Energy production and distribution are also inefficient; the efficiency of a typical coal power plant may be less than 35 percent [2]. An estimated 27 percent of the world's energy is lost in electricity transmission and generation [3].

Related to inefficient use, is plain overuse of fossil fuel based energy. Unnecessary use of energy and electricity definitely contribute to avoidable GHG emissions.

Improving efficiency, increasing conservation efforts, and promoting more renewable energy resources creates jobs and helps position the U.S. to capitalize on a new energy economy.

Global Impacts

See the Climate Change Topic Hub Impacts Section for a discussion of current and predicted impacts.

Carbon Markets

GHG emissions trading is an administrative approach used to manage total GHG emissions by providing economic payback for achieving reductions in the emissions. As these develop, expand, and become more widely used, the opportunity may grow for financial returns on GHG reduction or removal projects.

Currently a few voluntary trading schemes are in place, and one mandatory cap and trade program. All have quite rigorous GHG accounting requirements to validate carbon credits for exchange on these markets. Examples of voluntary programs include the European Union Emission Trading Scheme, the Chicago Climate Exchange (CCX), the Voluntary Carbon Standard, and the European Union Greenhouse Gas Emissions Allowance Trading Scheme. The northeast U.S. states have a mandatory cap and trade program, the Regional Greenhouse Gas Initiative (RGGI). Other programs in place, that may eventually support regional cap and trade schemes in the U.S. are the Western Climate Initiative and the Midwestern Greenhouse Gas Accord.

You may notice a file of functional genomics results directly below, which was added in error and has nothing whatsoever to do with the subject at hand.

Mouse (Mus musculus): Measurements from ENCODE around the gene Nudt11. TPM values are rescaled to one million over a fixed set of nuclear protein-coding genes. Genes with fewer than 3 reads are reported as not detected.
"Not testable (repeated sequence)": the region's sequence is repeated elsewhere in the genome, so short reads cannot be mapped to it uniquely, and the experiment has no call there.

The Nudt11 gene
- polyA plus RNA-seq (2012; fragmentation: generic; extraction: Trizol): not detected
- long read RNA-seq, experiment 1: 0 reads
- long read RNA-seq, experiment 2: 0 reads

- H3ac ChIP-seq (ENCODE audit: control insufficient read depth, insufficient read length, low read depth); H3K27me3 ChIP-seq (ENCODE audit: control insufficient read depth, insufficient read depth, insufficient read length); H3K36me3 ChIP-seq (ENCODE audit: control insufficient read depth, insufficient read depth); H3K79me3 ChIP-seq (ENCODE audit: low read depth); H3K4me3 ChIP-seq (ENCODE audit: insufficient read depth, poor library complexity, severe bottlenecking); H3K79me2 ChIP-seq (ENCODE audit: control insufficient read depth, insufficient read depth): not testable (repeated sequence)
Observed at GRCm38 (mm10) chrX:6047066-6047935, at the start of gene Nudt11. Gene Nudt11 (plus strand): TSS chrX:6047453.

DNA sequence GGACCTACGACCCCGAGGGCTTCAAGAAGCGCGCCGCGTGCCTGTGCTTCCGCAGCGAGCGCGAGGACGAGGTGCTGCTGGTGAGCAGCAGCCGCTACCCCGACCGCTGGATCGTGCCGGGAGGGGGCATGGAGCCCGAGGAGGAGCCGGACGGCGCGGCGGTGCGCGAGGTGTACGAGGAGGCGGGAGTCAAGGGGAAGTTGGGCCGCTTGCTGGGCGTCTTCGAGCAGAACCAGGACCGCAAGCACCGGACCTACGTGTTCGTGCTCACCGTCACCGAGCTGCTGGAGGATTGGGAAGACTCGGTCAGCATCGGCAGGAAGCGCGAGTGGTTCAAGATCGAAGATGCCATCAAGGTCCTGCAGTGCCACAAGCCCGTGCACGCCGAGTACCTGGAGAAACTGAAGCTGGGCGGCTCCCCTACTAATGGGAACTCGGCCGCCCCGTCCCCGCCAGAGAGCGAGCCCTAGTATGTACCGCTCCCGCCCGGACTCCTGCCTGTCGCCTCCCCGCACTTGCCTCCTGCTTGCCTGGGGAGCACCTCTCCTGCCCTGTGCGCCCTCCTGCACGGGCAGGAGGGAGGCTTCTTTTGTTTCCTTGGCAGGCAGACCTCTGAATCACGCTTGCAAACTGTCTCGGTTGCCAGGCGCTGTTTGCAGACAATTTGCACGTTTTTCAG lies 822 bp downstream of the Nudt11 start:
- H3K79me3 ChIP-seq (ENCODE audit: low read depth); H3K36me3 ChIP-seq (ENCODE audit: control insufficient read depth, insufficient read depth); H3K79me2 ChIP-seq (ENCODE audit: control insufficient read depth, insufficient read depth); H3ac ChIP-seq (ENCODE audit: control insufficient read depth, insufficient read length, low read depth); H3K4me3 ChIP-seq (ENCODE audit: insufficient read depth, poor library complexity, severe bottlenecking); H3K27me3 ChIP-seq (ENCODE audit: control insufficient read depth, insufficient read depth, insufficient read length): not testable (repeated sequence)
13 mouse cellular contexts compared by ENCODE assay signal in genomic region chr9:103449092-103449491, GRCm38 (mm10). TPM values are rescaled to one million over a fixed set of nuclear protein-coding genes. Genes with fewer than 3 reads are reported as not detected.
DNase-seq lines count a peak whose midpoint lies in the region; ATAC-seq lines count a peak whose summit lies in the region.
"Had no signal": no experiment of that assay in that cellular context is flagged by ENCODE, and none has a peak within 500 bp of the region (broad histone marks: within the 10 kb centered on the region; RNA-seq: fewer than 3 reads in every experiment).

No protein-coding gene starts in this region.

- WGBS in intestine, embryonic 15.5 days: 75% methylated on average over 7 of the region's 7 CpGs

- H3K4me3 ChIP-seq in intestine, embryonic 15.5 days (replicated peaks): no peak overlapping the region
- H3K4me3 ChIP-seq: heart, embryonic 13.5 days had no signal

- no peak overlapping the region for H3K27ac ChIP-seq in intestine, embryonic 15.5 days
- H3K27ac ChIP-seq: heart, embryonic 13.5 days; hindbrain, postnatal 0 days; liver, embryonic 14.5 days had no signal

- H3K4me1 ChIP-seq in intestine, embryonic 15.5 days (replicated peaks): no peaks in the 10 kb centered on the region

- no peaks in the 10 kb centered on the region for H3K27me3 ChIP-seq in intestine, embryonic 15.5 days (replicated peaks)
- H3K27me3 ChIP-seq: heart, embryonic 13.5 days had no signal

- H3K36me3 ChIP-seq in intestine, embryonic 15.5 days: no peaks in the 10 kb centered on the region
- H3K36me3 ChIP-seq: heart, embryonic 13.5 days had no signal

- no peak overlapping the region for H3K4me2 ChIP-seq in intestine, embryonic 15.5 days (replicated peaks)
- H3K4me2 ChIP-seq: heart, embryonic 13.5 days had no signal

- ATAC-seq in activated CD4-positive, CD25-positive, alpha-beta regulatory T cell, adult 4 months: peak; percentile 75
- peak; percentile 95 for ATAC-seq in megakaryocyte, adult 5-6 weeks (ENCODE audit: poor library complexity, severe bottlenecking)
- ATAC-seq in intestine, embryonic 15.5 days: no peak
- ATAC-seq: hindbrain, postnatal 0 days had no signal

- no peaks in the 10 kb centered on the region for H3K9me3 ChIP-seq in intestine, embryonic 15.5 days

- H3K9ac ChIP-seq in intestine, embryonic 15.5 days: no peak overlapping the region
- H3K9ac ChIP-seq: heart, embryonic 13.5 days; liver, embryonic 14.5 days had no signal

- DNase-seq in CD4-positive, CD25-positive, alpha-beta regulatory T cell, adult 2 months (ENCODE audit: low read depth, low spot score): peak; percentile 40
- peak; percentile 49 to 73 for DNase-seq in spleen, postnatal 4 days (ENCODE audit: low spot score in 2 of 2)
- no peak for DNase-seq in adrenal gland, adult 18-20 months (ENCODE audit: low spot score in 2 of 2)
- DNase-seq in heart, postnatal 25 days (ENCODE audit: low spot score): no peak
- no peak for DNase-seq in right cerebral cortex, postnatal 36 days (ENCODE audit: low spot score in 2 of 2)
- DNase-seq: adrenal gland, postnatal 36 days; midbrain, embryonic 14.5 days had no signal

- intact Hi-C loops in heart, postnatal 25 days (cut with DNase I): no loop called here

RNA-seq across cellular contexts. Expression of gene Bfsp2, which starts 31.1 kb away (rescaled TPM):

References

[1] Environmental Defense Fund. August 2009. Tropical Deforestation and Climate Change. Creating Economic Incentives to Conserve Forests Through REDD.

[2] National Energy Technology Laboratory. 2009. Improving Efficiency of Coal-Fired Power Plants for Near Term CO2 Reductions. (Presentation by DiPietro, P.)
[3] "Energy Efficiency Measures and Technological Improvements." e8.org. Retrieved 2007-01-21. Article by group of ten leading electricity companies.


 

The Topic Hub™ is a product of the Pollution Prevention Resource Exchange (P2Rx)

The Climate Change Topic Hub™ was developed by:

PPRC
PPRC
Contact email: office@pprc.org

Hub Last Updated: 5/7/2013